By Hillel Aron
By Joseph Tsidulko
By Patrick Range McDonald
By David Futch
By Hillel Aron
By Dennis Romero
By Jill Stewart
By Dennis Romero
In defending the current Social Security system from those who are pushing for privatization ["Five Big Ideas," September 4-10], Harold Meyerson states, "As things stand now, of course, Social Security funds are invested in those low-yielding U.S. government securities . . . How safe!" And, one might add, how incorrect! Social Security taxes will, until the year 2012, bring in more revenue than the system pays out in benefits. The surplus theoretically accumulates in the much-touted "Social Security Trust Fund." Yet as everyone except Harold Meyerson knows, there is no trust fund. For years, the federal government has used this idea to hide the actual size of the budget deficit, borrowing money from this fund to pay current operating expenses and replacing the money with government bonds - in other words, IOUs the federal government has written to itself. Roughly half the supposed trust fund consists of these IOUs; the other half is the imaginary interest the government pretends to be paying itself.
What will happen in 2013 if we have not yet privatized Social Security? Due to the fact that at this time benefits will begin exceeding revenues at an astonishing rate, only three outcomes are likely: 1) Workers will continue to pay 12.4 percent in Social Security payroll taxes, but SSI benefits will drop dramatically; 2) benefits and taxes will remain the same, while the budget deficit skyrockets; or 3) we will "preserve" Social Security benefits at their current level by raising SSI taxes from 12.4 percent to an estimated 18.3 percent - by far the largest tax increase in U.S. history.
Presumably, the preceding scenario does not faze Harold Meyerson.
DON'T FEEL SLIGHTED
Re: Adrian Maher's "Culver City Confidential" [September 11-17]. Interesting article about the Culver City P.D., although I have to make a quick general comment about traffic tickets, and the instances when people don't get them. The people who were interviewed said that they felt they had been stopped because they were minorities, pointing to the fact that the police had not issued them tickets. As a working police officer, I hear too much of this in the media. First of all, I am not in a position to judge what the criteria for the stop are; as long as there is probable cause (usually a vehicle-code violation), a "pretext stop" is legal. So . . . someone gets pulled over, and the officer does a quick check of the driver. (In my case, I am primarily looking for a DUI.) Then the officer lets him or her go with a warning. Sounds like a good deal to me. I guess now we are going to have to take the time to write up a ticket for everyone we stop so they don't feel harassed.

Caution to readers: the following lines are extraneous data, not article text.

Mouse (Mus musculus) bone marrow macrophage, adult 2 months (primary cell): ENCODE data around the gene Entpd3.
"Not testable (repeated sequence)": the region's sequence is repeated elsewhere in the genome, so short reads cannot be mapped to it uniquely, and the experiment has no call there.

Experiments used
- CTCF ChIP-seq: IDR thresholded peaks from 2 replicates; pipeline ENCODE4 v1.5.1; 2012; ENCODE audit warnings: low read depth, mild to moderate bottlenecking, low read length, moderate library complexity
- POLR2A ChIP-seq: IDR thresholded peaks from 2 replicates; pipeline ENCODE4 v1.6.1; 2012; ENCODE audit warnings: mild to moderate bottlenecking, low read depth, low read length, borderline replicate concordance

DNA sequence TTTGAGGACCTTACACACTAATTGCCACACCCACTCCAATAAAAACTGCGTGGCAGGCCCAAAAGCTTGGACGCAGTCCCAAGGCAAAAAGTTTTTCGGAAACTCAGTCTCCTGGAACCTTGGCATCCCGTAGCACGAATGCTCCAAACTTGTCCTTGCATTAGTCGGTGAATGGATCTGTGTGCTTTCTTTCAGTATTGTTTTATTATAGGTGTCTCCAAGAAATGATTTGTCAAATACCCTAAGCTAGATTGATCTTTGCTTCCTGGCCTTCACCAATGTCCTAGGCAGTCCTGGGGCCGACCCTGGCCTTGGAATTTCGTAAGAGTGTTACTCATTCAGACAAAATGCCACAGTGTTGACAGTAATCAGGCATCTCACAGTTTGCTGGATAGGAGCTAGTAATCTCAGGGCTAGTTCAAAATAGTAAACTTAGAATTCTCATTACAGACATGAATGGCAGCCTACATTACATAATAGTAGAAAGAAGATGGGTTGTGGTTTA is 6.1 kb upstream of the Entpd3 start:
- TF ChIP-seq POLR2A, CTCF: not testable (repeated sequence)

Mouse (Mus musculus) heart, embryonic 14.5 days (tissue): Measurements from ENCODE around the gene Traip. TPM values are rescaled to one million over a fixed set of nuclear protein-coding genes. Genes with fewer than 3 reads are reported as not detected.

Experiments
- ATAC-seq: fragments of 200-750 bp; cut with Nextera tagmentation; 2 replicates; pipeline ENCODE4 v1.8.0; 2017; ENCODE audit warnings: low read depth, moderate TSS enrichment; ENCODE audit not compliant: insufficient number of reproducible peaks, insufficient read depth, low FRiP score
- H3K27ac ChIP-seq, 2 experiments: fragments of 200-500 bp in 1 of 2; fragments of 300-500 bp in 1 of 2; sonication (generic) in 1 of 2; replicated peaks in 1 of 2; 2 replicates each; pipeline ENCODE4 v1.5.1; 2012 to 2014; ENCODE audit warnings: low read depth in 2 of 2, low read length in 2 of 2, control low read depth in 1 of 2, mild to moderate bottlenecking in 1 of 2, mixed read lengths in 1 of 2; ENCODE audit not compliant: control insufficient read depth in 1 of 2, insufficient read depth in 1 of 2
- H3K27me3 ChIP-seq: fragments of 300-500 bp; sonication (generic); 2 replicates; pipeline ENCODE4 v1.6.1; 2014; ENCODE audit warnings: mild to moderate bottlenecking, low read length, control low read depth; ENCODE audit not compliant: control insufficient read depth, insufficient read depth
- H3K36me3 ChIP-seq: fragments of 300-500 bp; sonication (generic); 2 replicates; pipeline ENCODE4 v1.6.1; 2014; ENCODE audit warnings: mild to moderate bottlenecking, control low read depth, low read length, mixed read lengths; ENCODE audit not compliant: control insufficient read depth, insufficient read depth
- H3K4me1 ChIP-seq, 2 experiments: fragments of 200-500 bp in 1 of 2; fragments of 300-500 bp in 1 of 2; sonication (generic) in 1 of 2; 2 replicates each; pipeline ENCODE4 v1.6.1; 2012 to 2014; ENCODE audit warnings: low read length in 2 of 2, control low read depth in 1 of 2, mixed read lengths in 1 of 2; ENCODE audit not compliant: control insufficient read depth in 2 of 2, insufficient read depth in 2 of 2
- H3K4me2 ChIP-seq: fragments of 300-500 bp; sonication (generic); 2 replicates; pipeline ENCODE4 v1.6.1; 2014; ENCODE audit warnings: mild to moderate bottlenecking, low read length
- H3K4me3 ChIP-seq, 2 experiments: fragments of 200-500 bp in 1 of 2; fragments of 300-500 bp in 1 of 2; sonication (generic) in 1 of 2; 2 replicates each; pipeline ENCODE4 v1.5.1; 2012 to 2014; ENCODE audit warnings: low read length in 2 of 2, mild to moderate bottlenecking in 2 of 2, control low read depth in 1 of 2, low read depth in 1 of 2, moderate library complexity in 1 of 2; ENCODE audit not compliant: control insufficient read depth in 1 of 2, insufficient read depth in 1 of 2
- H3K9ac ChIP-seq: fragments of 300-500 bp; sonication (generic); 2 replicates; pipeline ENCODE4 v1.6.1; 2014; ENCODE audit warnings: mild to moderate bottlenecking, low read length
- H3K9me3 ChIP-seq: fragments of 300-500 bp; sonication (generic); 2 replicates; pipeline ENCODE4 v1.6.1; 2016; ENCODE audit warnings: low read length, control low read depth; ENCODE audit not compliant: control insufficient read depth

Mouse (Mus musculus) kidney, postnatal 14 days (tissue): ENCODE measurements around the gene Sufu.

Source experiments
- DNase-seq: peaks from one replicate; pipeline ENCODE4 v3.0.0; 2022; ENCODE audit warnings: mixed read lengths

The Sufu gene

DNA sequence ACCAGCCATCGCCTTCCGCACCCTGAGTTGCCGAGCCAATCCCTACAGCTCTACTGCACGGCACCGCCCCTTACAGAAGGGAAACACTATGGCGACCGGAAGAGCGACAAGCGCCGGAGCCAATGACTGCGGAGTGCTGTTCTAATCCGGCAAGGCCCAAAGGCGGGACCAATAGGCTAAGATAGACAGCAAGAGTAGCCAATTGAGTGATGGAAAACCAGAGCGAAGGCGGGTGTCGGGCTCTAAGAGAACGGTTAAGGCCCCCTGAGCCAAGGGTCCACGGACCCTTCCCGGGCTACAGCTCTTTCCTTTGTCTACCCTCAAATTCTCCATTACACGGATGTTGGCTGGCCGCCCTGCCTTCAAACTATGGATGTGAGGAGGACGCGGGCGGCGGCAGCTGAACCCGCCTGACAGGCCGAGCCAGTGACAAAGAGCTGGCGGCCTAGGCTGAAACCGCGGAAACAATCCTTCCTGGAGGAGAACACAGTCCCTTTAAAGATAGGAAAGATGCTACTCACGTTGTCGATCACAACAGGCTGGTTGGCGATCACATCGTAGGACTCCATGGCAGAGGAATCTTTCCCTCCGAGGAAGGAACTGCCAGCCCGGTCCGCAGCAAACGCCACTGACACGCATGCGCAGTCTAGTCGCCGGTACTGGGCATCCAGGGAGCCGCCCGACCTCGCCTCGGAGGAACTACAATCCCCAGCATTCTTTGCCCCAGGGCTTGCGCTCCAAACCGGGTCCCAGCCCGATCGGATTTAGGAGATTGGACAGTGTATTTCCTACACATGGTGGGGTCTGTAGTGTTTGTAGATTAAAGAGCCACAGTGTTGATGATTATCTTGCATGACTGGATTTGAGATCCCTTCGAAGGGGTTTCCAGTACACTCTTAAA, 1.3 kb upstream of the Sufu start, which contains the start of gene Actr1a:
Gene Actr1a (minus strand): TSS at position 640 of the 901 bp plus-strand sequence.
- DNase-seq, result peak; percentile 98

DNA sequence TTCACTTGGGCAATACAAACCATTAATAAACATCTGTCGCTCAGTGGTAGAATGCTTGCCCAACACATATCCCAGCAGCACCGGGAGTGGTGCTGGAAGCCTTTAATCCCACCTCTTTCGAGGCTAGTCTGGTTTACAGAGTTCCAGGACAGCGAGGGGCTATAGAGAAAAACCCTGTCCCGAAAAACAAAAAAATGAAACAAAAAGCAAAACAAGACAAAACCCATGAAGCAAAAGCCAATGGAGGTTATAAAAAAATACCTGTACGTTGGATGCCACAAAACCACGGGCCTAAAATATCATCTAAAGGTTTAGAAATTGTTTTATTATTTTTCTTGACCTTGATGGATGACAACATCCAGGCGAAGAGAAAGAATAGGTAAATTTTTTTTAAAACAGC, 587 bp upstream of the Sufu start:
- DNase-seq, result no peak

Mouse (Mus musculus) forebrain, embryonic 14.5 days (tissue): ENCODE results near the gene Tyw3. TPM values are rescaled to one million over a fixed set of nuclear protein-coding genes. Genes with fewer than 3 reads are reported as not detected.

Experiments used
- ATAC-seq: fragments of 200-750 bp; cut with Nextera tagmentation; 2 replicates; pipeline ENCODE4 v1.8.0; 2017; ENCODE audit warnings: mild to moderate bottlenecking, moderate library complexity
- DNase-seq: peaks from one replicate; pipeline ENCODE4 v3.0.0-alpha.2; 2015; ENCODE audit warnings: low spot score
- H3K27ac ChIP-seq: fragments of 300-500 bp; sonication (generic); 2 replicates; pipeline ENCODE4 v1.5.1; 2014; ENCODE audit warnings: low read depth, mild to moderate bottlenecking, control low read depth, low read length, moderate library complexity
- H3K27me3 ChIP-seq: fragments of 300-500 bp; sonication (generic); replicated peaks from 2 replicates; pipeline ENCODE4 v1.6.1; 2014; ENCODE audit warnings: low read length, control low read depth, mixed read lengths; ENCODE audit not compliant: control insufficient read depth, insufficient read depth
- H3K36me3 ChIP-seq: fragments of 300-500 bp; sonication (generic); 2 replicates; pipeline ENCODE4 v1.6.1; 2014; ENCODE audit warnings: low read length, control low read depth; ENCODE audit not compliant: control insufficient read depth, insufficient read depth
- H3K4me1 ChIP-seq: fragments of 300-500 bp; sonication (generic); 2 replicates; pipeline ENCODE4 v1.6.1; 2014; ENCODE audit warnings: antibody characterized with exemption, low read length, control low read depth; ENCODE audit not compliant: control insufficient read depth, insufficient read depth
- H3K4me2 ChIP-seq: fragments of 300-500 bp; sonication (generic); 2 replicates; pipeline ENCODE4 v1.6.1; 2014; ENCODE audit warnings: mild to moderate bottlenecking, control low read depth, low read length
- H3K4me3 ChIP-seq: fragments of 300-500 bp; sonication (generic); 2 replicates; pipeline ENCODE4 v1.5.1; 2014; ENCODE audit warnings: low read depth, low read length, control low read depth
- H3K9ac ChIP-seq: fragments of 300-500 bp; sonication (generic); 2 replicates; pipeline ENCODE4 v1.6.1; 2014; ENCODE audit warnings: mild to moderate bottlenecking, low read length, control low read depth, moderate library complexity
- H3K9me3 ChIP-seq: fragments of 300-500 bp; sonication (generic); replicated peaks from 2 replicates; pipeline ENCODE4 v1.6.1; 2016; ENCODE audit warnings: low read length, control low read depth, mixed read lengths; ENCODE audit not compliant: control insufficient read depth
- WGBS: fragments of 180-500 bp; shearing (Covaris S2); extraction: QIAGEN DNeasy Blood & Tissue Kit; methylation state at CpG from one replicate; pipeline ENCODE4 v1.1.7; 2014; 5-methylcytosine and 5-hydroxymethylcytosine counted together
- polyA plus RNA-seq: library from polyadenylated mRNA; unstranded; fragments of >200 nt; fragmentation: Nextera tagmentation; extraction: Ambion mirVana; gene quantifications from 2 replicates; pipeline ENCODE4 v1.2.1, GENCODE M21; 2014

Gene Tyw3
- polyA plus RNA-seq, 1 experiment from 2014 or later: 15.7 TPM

Re: "The Grand Inquisitor" [September 18-24]. Suppose that Monica Lewinsky had taped President Clinton in a private conversation calling the Black Caucus "a bunch of niggers" for opposing his welfare-reform and fast-track-trade legislation. I'll bet that Harold Meyerson, Maxine Waters, Jesse Jackson and all good progressives would be leading the charge for the immediate resignation of the president. Concerns about protecting a sitting president's "sanctuary of privacy" would be brushed aside.
Using the "N" word is not a high crime, nor is it an assault on the constitutional framework of government. However, such a performance by the president could cripple him so badly that he might not be morally capable of leading this diverse nation. Is it so hard to imagine that "non-progressives" in the American public might find it equally reprehensible that their president habitually tells bald-faced lies without flinching?
In Harold Meyerson's article on "grand inquisitor" Kenneth Starr, he asserts that Eleanor Mondale is a "certifiable babe." And he expects readers to give any amount of credence to his opinions after that?
ONE MAN'S JUNK . . .
Your September 18-24 OffBeat item on the free-speech suit filed by the ACLU against the city of Pasadena on behalf of me and three other community activists was inadequate and inaccurate. The point of our complaint was not pizza-delivery ads or auto-insurance solicitations, but the effect of the so-called anti-littering ordinance on political and civic advocacy. The neighborhood activist, the underfinanced candidate and the small business are the inevitable targets of such laws. Our concern is that the City Council has acted precipitously, without serious consideration of First Amendment concerns, and has enacted a law that endan-a gers both the right to speak out and the right to receive information.
Yes, there are legitimate privacy concerns. What the council ought to do is revoke the ordinance and sit down with the ACLU and the plaintiffs and work to fashion a law that does not violate the Constitution of the United States or the state of California.
STILL DOGGING THE WAG
Marc Haefele often writes interesting articles on interesting topics, such as the Ballona-Playa Vista controversy. However, I must object to a passing remark of Haefele's in his September 4-10 City Limits column: that the original proposal for Playa Vista "would have been about as ecologically friendly as Rockefeller Center," implying, of course, that Rockefeller Center is ecologically unfriendly.